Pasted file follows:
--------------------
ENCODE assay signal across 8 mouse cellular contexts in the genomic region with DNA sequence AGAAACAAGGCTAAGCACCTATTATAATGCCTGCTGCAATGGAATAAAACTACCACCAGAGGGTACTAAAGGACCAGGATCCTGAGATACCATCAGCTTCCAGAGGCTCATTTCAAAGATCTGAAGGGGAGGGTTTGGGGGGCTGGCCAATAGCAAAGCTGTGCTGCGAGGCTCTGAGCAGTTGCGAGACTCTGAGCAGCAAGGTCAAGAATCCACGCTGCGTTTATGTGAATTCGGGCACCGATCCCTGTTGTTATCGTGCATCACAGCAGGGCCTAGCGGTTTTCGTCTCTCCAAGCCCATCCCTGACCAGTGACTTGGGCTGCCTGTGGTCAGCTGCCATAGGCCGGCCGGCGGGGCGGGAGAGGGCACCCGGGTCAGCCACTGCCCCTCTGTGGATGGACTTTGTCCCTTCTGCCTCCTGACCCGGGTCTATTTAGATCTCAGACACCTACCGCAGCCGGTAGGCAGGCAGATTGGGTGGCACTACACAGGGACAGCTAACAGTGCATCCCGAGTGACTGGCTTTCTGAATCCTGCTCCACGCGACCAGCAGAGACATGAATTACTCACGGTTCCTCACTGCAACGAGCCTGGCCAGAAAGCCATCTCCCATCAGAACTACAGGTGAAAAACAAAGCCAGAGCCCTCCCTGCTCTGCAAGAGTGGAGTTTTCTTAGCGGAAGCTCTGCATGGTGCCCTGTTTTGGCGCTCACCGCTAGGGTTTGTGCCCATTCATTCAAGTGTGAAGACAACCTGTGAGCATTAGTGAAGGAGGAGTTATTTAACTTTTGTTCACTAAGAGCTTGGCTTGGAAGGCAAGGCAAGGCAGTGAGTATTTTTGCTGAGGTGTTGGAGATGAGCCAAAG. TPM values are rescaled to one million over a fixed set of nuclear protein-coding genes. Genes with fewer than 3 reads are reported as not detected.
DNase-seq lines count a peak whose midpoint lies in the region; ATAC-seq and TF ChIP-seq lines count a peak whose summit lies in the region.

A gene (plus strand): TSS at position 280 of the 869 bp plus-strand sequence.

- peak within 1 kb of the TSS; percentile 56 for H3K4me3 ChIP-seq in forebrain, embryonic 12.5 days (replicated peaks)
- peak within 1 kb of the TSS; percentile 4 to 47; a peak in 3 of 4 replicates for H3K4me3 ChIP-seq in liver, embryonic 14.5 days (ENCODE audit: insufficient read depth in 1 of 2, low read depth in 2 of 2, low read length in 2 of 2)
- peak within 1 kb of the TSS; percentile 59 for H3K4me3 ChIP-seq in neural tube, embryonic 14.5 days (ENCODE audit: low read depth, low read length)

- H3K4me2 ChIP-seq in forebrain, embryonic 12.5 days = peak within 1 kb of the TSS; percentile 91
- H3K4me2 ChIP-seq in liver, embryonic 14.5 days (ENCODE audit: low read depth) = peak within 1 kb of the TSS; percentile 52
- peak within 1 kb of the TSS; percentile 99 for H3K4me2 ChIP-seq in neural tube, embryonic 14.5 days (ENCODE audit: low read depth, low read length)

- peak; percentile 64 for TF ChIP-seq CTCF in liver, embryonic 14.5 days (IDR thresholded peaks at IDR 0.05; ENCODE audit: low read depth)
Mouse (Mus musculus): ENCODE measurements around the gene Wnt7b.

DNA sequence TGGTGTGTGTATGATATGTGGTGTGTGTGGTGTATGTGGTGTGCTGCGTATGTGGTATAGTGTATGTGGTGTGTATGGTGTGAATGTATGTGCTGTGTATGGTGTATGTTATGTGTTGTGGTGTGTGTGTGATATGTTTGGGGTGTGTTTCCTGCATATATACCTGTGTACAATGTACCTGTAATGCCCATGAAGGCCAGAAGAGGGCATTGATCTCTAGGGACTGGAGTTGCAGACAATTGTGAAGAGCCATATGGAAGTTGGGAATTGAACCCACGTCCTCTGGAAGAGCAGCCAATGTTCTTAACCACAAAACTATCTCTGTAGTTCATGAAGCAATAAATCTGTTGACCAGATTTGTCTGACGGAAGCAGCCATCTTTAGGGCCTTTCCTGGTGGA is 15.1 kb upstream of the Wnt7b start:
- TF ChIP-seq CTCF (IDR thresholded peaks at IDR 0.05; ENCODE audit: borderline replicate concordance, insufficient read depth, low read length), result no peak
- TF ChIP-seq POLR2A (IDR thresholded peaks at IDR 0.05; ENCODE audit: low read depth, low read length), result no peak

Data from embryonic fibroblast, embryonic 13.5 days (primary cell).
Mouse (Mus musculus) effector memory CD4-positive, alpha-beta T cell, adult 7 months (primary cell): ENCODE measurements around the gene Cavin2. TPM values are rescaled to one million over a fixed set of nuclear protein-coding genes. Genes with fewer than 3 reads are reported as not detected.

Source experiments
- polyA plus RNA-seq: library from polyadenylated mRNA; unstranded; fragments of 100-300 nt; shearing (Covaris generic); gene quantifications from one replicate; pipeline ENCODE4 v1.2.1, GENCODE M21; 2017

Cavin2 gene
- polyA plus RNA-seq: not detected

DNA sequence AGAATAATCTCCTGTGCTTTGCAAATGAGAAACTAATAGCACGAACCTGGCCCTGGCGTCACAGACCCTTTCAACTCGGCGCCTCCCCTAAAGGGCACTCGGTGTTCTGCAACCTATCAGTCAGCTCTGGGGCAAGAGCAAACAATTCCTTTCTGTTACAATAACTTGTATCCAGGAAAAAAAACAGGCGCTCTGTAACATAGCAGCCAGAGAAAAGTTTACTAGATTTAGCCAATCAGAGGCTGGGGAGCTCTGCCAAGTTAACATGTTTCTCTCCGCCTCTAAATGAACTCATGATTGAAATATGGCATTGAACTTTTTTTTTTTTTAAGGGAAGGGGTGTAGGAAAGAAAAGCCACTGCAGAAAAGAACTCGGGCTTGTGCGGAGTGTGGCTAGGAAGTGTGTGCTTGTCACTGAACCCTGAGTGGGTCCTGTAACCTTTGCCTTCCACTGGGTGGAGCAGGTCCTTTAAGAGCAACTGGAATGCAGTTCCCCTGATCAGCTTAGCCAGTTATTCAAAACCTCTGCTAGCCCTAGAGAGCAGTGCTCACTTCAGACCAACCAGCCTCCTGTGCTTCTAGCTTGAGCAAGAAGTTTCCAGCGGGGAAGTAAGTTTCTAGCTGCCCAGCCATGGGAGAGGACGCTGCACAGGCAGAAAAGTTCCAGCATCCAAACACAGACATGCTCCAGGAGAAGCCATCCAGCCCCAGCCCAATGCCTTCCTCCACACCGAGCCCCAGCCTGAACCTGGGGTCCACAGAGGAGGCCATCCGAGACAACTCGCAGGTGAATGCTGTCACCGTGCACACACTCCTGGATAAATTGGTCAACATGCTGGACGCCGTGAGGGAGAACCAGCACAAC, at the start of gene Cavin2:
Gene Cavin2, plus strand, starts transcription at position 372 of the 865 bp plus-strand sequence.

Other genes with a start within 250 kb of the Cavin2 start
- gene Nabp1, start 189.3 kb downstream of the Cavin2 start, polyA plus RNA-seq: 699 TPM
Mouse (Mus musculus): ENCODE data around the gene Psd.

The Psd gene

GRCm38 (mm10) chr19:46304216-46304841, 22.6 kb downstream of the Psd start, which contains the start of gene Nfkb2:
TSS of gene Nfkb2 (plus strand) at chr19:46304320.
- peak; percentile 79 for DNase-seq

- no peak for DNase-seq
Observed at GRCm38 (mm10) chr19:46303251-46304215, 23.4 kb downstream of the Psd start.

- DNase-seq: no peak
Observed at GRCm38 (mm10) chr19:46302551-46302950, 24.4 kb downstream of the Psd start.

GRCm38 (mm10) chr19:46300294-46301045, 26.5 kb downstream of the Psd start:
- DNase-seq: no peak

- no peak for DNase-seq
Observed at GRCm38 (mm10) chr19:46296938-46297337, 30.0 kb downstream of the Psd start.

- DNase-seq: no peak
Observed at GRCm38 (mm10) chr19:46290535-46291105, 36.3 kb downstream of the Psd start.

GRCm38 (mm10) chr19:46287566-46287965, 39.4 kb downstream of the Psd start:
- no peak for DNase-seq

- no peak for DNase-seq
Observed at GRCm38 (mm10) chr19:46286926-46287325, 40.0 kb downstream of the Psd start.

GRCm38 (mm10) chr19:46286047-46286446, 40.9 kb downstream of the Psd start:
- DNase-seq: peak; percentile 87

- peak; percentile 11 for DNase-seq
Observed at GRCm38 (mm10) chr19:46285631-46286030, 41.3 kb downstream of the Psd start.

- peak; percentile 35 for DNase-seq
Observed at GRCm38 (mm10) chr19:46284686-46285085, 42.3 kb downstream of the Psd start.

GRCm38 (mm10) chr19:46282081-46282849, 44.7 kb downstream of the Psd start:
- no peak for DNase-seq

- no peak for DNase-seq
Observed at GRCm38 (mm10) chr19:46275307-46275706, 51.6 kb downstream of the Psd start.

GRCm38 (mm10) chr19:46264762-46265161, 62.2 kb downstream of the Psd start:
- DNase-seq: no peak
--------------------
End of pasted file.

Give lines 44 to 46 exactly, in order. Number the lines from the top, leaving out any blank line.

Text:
GRCm38 (mm10) chr19:46286047-46286446, 40.9 kb downstream of the Psd start:
- DNase-seq: peak; percentile 87

- peak; percentile 11 for DNase-seq